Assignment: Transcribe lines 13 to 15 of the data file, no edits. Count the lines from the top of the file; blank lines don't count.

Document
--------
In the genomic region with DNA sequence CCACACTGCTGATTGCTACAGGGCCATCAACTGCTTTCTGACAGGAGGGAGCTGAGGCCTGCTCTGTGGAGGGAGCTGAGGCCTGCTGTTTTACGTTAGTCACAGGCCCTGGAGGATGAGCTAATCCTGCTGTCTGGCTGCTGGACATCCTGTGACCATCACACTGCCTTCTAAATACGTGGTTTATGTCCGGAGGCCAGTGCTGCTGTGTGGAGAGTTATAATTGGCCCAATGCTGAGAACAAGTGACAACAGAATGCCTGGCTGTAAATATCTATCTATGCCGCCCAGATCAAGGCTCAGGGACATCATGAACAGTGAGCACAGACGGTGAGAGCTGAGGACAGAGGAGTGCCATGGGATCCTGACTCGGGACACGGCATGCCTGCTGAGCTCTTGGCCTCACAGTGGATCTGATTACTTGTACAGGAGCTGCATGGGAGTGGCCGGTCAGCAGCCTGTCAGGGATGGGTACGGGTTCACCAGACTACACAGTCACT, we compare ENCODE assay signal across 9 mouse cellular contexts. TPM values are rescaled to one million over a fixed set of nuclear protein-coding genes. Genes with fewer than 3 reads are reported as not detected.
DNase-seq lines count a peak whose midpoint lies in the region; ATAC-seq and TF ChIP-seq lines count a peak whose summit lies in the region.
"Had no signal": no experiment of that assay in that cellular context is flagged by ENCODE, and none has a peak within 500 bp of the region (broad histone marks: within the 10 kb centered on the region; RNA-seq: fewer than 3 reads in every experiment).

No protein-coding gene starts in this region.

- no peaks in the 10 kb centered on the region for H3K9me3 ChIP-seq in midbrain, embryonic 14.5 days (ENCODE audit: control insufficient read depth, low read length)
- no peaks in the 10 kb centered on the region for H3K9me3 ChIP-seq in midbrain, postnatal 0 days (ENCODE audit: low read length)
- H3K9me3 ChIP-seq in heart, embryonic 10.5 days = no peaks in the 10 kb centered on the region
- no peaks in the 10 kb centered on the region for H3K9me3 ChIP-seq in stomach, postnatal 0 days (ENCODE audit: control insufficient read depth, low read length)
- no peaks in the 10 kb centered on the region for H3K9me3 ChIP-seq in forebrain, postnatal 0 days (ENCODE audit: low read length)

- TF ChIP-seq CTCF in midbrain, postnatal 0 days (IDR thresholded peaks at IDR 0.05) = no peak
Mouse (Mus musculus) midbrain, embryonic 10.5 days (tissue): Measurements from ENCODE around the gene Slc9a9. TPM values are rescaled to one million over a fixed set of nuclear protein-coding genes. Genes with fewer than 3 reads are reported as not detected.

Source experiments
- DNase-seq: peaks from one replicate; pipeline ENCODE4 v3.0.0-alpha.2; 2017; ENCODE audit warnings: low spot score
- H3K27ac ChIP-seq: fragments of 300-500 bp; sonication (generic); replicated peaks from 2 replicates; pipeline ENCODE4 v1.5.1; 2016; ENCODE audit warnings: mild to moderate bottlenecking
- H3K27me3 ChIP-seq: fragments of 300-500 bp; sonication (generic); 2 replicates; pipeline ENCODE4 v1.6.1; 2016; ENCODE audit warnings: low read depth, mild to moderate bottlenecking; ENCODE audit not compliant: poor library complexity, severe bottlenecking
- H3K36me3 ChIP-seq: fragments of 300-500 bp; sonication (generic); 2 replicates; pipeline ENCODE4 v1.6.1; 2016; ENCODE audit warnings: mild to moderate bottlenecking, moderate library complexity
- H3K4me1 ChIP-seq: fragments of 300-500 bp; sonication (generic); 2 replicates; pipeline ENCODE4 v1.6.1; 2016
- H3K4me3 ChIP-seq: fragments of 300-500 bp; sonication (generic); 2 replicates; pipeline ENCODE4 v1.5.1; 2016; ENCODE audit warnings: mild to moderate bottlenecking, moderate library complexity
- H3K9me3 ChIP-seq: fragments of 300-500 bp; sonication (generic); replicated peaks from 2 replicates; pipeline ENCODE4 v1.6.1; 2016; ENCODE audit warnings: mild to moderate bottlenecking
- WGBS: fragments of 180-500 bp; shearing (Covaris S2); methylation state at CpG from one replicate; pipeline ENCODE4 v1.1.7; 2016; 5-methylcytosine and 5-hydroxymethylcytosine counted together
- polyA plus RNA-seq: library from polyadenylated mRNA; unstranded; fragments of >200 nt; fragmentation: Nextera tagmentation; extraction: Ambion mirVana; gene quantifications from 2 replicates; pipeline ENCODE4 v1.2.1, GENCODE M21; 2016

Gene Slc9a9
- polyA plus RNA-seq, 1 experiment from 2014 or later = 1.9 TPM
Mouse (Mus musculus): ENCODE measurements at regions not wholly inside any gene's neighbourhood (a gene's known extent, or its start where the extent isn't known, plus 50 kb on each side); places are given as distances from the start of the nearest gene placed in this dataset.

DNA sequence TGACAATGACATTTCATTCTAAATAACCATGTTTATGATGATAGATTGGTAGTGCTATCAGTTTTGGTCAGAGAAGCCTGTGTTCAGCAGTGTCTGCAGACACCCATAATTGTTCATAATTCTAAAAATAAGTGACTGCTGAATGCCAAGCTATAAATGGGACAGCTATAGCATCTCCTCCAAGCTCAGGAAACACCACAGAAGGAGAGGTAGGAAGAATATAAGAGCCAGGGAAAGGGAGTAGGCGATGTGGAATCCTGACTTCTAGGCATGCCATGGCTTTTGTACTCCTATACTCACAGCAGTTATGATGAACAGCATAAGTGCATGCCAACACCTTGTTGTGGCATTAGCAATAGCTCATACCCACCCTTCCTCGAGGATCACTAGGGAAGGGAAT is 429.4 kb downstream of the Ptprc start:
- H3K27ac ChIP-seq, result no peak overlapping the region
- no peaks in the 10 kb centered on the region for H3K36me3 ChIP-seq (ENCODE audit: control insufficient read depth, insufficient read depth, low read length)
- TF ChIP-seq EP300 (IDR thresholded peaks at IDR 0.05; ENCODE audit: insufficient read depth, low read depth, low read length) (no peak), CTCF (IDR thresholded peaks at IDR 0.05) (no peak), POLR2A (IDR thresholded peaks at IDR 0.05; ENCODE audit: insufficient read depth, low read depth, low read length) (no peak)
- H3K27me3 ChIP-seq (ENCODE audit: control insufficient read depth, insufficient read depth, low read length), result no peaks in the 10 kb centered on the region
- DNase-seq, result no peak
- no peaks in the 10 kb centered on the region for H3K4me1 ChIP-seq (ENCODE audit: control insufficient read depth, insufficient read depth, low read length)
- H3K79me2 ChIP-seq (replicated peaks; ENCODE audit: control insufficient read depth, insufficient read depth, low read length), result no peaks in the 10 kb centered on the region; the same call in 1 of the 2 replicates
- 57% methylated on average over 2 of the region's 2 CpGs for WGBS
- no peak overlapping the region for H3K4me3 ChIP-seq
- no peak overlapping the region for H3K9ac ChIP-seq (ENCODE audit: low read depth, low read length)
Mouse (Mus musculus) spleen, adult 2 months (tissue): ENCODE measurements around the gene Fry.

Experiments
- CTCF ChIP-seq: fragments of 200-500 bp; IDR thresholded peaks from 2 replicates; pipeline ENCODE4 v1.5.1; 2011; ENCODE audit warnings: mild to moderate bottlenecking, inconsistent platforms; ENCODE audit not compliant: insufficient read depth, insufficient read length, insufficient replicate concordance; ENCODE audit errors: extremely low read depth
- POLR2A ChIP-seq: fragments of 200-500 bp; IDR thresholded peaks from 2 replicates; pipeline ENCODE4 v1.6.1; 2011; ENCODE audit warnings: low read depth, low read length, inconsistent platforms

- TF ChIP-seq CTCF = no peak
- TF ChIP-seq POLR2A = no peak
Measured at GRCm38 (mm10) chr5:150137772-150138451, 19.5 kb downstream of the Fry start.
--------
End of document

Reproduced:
- DNase-seq: peaks from one replicate; pipeline ENCODE4 v3.0.0-alpha.2; 2017; ENCODE audit warnings: low spot score
- H3K27ac ChIP-seq: fragments of 300-500 bp; sonication (generic); replicated peaks from 2 replicates; pipeline ENCODE4 v1.5.1; 2016; ENCODE audit warnings: mild to moderate bottlenecking
- H3K27me3 ChIP-seq: fragments of 300-500 bp; sonication (generic); 2 replicates; pipeline ENCODE4 v1.6.1; 2016; ENCODE audit warnings: low read depth, mild to moderate bottlenecking; ENCODE audit not compliant: poor library complexity, severe bottlenecking